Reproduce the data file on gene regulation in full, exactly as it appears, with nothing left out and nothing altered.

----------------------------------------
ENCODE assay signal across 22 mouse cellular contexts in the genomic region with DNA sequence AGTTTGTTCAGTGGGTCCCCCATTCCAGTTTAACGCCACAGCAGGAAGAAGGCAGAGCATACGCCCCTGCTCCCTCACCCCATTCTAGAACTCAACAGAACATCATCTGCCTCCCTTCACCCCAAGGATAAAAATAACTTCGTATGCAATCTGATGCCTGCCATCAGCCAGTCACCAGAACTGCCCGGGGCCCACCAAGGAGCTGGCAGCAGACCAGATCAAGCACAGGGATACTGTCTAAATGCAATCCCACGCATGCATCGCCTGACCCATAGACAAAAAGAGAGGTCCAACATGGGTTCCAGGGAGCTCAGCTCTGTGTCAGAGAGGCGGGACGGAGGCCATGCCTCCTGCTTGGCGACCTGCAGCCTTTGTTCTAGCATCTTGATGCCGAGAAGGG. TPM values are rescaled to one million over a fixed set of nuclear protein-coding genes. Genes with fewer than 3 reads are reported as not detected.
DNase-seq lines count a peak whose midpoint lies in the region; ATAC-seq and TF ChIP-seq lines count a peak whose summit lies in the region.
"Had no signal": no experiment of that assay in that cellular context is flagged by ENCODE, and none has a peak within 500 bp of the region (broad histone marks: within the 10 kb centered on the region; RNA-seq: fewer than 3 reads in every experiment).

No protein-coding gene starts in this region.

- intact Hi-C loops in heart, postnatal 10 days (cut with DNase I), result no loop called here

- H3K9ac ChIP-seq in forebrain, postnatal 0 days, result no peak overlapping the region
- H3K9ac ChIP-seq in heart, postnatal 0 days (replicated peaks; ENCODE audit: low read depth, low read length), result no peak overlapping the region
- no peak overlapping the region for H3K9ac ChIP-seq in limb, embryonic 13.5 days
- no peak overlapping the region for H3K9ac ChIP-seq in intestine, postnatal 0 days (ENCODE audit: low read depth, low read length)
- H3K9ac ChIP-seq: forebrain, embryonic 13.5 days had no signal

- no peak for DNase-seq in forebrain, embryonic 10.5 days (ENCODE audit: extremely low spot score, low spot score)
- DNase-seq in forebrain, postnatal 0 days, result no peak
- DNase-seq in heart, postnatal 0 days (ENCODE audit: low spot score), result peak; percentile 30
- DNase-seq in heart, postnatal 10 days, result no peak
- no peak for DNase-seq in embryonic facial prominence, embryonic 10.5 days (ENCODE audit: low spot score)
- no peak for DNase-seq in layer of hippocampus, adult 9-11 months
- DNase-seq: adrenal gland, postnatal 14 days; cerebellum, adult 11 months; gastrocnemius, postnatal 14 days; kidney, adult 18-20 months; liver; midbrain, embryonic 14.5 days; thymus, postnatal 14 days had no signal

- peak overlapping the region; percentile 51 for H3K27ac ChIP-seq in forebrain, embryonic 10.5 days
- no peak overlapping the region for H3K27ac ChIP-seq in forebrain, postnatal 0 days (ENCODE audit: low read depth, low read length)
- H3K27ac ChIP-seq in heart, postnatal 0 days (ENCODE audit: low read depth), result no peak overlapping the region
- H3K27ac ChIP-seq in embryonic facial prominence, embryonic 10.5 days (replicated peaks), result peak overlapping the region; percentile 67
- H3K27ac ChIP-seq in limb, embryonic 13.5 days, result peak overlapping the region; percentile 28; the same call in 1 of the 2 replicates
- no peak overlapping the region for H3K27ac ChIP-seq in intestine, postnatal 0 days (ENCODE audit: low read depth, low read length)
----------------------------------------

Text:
ENCODE assay signal across 22 mouse cellular contexts in the genomic region with DNA sequence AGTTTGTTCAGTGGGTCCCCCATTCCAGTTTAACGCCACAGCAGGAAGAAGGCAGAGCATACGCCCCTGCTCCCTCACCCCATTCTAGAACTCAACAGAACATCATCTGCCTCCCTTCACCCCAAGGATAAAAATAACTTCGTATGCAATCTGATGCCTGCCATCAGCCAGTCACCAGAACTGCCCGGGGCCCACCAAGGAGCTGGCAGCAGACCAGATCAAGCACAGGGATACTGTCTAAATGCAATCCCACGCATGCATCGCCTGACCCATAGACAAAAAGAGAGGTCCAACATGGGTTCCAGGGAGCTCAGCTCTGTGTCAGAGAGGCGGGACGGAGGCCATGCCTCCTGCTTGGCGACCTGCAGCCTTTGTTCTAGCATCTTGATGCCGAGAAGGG. TPM values are rescaled to one million over a fixed set of nuclear protein-coding genes. Genes with fewer than 3 reads are reported as not detected.
DNase-seq lines count a peak whose midpoint lies in the region; ATAC-seq and TF ChIP-seq lines count a peak whose summit lies in the region.
"Had no signal": no experiment of that assay in that cellular context is flagged by ENCODE, and none has a peak within 500 bp of the region (broad histone marks: within the 10 kb centered on the region; RNA-seq: fewer than 3 reads in every experiment).

No protein-coding gene starts in this region.

- intact Hi-C loops in heart, postnatal 10 days (cut with DNase I), result no loop called here

- H3K9ac ChIP-seq in forebrain, postnatal 0 days, result no peak overlapping the region
- H3K9ac ChIP-seq in heart, postnatal 0 days (replicated peaks; ENCODE audit: low read depth, low read length), result no peak overlapping the region
- no peak overlapping the region for H3K9ac ChIP-seq in limb, embryonic 13.5 days
- no peak overlapping the region for H3K9ac ChIP-seq in intestine, postnatal 0 days (ENCODE audit: low read depth, low read length)
- H3K9ac ChIP-seq: forebrain, embryonic 13.5 days had no signal

- no peak for DNase-seq in forebrain, embryonic 10.5 days (ENCODE audit: extremely low spot score, low spot score)
- DNase-seq in forebrain, postnatal 0 days, result no peak
- DNase-seq in heart, postnatal 0 days (ENCODE audit: low spot score), result peak; percentile 30
- DNase-seq in heart, postnatal 10 days, result no peak
- no peak for DNase-seq in embryonic facial prominence, embryonic 10.5 days (ENCODE audit: low spot score)
- no peak for DNase-seq in layer of hippocampus, adult 9-11 months
- DNase-seq: adrenal gland, postnatal 14 days; cerebellum, adult 11 months; gastrocnemius, postnatal 14 days; kidney, adult 18-20 months; liver; midbrain, embryonic 14.5 days; thymus, postnatal 14 days had no signal

- peak overlapping the region; percentile 51 for H3K27ac ChIP-seq in forebrain, embryonic 10.5 days
- no peak overlapping the region for H3K27ac ChIP-seq in forebrain, postnatal 0 days (ENCODE audit: low read depth, low read length)
- H3K27ac ChIP-seq in heart, postnatal 0 days (ENCODE audit: low read depth), result no peak overlapping the region
- H3K27ac ChIP-seq in embryonic facial prominence, embryonic 10.5 days (replicated peaks), result peak overlapping the region; percentile 67
- H3K27ac ChIP-seq in limb, embryonic 13.5 days, result peak overlapping the region; percentile 28; the same call in 1 of the 2 replicates
- no peak overlapping the region for H3K27ac ChIP-seq in intestine, postnatal 0 days (ENCODE audit: low read depth, low read length)